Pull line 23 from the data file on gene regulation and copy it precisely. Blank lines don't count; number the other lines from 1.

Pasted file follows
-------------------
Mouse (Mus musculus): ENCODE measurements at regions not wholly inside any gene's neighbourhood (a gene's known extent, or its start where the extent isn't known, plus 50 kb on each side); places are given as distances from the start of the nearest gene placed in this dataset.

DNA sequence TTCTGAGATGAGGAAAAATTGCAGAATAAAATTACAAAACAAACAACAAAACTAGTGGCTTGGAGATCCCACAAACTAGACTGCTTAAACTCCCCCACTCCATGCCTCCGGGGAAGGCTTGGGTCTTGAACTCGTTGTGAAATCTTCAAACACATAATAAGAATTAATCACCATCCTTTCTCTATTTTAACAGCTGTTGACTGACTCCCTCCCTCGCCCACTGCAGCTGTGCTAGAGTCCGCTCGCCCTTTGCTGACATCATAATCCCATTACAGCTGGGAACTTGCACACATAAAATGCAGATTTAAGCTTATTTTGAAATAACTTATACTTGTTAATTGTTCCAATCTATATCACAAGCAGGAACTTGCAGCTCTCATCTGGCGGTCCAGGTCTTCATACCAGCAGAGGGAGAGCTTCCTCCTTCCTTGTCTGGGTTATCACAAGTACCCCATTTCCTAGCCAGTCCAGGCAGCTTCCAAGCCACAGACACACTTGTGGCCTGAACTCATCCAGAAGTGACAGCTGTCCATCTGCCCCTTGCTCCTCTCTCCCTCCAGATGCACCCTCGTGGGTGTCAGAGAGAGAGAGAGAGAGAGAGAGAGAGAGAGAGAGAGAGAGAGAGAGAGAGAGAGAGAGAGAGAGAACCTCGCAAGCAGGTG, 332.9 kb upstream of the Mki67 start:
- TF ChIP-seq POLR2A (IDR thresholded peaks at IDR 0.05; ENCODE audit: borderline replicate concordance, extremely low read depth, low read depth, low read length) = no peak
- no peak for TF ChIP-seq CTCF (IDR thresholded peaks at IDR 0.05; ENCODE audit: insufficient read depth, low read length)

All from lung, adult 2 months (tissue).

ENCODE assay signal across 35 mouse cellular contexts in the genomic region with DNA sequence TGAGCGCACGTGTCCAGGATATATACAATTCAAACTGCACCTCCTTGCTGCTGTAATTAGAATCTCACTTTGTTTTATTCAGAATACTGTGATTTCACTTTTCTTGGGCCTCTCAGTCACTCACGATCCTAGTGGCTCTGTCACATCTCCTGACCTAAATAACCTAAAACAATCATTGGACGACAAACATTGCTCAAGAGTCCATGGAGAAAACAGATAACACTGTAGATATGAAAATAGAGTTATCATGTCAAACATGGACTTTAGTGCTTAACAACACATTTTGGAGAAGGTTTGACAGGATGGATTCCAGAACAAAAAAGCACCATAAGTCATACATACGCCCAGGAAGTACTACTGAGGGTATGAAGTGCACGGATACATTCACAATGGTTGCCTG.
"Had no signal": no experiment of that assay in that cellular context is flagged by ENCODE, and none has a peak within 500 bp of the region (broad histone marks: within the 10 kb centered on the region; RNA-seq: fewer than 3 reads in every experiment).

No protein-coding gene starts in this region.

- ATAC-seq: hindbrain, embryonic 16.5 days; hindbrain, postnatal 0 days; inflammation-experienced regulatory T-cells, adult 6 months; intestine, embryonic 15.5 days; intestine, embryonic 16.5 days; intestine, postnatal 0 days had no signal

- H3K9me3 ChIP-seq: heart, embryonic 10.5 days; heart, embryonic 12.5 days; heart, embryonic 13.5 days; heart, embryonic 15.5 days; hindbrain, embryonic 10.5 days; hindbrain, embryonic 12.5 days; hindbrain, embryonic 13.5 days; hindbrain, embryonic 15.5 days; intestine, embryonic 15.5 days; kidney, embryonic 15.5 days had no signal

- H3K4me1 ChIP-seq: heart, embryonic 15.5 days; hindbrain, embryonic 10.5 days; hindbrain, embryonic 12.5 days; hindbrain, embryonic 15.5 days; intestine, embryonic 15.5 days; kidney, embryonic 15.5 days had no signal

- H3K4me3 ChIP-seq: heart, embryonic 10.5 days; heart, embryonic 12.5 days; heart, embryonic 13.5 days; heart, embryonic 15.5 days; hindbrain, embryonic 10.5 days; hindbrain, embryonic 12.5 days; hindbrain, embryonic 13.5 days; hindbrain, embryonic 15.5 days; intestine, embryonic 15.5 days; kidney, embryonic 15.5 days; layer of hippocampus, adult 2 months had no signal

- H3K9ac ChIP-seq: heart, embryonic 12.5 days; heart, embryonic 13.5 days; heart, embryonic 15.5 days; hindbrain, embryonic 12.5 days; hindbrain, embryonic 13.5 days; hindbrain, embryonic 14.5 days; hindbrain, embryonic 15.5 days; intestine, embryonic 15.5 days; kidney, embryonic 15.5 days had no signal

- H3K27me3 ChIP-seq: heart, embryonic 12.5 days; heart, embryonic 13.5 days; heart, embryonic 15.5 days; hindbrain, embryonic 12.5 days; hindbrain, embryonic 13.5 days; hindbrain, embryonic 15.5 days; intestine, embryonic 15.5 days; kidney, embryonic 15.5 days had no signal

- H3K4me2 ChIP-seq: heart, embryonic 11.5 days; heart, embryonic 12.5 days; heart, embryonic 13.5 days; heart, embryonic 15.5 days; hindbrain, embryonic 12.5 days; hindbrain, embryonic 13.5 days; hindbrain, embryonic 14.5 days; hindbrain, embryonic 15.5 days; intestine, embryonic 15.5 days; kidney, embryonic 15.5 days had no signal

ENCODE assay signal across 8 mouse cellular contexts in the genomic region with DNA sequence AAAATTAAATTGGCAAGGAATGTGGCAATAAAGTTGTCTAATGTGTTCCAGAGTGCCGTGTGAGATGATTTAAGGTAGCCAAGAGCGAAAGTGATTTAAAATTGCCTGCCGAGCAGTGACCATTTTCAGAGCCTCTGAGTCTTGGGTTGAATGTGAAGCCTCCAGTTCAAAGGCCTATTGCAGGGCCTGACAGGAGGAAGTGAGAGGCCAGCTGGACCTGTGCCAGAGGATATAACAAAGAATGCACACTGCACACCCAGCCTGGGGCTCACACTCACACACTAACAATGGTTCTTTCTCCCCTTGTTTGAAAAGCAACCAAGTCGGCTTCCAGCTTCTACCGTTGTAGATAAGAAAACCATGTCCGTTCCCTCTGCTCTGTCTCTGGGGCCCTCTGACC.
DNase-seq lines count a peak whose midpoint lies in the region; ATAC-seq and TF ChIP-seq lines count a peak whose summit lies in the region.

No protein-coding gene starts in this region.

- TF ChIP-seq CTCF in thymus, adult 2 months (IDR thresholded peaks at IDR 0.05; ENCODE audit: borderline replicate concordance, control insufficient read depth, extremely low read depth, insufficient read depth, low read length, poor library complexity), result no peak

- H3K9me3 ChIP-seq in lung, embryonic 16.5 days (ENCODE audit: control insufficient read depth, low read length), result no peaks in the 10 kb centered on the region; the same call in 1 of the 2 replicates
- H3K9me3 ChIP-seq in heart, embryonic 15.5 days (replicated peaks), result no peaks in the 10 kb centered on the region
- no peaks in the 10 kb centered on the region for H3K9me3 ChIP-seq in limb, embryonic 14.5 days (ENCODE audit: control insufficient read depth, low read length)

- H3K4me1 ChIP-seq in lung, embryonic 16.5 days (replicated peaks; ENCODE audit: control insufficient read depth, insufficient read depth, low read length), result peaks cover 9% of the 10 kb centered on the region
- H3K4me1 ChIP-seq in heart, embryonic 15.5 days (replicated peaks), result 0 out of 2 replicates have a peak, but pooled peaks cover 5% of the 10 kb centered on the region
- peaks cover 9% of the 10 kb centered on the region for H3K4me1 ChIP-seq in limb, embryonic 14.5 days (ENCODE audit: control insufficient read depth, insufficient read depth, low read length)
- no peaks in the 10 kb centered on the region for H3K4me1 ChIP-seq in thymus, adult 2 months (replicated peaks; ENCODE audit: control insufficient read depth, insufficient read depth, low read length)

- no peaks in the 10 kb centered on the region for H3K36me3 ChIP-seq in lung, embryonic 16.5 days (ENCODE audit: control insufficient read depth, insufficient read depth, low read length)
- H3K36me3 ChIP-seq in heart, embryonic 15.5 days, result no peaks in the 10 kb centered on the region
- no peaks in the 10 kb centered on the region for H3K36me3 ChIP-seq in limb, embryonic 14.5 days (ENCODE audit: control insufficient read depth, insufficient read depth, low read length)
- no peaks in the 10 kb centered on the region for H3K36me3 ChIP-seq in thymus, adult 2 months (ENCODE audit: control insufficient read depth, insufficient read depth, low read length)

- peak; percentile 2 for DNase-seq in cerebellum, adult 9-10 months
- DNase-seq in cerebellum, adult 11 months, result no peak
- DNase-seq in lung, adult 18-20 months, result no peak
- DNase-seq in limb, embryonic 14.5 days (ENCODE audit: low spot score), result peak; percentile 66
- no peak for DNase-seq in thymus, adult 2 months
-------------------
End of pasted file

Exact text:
- H3K4me1 ChIP-seq in lung, embryonic 16.5 days (replicated peaks; ENCODE audit: control insufficient read depth, insufficient read depth, low read length), result peaks cover 9% of the 10 kb centered on the region